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AAUA Mgmt. Reignites Plans for More Halls of Residence

Humans are the most important resource in any development effort and they must be protected at all costs. Insecurity is a problem in most parts of the world but recently, the level of insecurity has spiked in Nigeria and this is cause for alarm.

Acts of terrorism have become the norm in the North while down in the South, kidnapping, rape and armed robbery have become the order of the day. It is against this background that the recent security challenges currently posing a threat to the peace and tranquillity in Akungba community (which hosts the foremost state-owned tertiary institution in Ondo State – Adekunle Ajasin University) must be viewed.

Recent insecurity issues befalling the community may serve as a major setback for the institution, especially for prospective students. When theft, robbery and fatal road accidents are the order of the day, candidates may be discouraged from applying to the institution as life is more valuable than a certificate.  

Areas most affected by this insecurity are the Medoline, Cele and the permanent site areas of the institution’s off-campus hostels.  Although these areas are notorious for their high population of yahoo boys and smokers, robbery was never a problem.

Amongst other strategies, the management of the institution is looking in the direction of hastening the completion of a number of abandoned hostel projects littering its campus.

At least two hostel blocks which are about 80% done were abandoned for years but now, the university is working to ensure that they are completed in order to move in some students who can be better protected within the walls on the school.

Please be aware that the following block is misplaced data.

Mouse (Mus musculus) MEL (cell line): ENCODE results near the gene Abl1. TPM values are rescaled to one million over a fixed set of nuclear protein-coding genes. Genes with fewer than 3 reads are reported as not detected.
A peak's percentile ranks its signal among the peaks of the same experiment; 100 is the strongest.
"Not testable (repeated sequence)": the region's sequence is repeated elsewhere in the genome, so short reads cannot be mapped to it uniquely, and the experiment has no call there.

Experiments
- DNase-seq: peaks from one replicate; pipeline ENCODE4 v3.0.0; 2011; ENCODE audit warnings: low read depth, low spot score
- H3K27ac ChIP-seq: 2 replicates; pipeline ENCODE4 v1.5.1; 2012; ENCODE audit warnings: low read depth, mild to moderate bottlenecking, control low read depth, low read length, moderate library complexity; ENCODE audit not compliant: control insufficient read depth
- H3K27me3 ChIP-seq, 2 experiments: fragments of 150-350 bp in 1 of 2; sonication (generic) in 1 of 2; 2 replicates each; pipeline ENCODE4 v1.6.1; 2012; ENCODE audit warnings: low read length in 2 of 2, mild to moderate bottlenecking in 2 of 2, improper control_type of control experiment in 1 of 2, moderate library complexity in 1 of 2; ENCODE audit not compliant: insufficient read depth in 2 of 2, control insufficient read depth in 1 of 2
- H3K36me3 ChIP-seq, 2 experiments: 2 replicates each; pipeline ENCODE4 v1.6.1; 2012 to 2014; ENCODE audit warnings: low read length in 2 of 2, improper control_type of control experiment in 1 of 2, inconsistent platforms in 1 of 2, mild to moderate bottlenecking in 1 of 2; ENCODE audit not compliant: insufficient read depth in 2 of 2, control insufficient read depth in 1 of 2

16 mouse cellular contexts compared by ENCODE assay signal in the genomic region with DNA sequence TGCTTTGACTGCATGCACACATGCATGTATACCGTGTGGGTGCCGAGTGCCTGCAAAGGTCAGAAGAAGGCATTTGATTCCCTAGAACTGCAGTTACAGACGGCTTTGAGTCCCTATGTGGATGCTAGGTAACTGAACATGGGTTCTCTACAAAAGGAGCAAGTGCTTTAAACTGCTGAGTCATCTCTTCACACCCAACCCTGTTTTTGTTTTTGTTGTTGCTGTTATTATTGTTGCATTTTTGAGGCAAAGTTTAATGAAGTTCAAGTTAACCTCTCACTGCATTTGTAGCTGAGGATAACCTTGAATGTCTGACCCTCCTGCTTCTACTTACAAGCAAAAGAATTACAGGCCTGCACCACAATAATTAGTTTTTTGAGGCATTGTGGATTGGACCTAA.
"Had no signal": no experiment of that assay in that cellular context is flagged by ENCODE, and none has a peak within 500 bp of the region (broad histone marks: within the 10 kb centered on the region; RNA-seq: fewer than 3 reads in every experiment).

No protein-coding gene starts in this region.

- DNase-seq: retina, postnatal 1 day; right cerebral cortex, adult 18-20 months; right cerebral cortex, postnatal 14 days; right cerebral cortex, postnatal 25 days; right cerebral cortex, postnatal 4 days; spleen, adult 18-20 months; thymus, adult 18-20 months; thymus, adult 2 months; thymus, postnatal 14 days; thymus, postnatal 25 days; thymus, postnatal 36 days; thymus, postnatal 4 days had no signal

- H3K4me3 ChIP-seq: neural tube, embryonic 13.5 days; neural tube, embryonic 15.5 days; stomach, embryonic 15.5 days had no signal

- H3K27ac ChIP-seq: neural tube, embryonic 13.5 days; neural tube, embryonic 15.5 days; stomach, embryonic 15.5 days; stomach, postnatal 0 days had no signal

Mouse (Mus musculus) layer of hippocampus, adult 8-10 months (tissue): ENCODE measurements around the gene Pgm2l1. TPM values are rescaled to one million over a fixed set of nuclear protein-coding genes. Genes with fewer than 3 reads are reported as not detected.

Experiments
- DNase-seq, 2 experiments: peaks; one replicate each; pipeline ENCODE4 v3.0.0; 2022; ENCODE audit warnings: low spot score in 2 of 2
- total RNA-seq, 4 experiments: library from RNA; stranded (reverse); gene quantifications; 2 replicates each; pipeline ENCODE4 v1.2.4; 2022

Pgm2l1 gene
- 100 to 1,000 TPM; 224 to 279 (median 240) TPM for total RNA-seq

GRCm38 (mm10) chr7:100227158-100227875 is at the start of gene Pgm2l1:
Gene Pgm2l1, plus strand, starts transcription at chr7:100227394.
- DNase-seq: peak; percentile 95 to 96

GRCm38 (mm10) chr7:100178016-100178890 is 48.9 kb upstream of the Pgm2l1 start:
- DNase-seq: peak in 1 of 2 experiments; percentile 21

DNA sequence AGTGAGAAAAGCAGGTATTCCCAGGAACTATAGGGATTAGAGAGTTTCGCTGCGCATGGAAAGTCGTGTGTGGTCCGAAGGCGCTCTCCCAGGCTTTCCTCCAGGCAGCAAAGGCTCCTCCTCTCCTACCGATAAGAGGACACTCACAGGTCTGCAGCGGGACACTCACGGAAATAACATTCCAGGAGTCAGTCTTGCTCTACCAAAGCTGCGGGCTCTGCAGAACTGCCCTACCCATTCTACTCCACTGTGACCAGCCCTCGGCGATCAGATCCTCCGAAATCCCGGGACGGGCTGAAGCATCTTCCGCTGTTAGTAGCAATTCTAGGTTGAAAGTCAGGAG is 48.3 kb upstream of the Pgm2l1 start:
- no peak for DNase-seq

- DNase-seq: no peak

In an exclusive interview, the Dean of Students’ Affairs stated that recent robbery attacks and persistent accidents on the road has prompted the management to hasten plans to provide more halls of residence that will be able to take in at least 80% of the student populace. 

“Although the initial plan of the university was to have [fewer] halls of residence within the school premises. Right now, plans are ongoing for more halls of residence. The one being built by NDDC around the school’s sports complex can house 500 students. The management is waiting for new members to be sworn in so that the project can be completed soon. [The] alumni association of the university also has plans to construct a hall of residence that can take about 500 students. There is also one in construction adjacent [to] the university’s health centre, it can house about 200 students. Gradually, more halls of residence will be built until we are able to accommodate about 80% of our students. Students are our utmost priority and their safety comes first, so these plans will be put in place very soon.”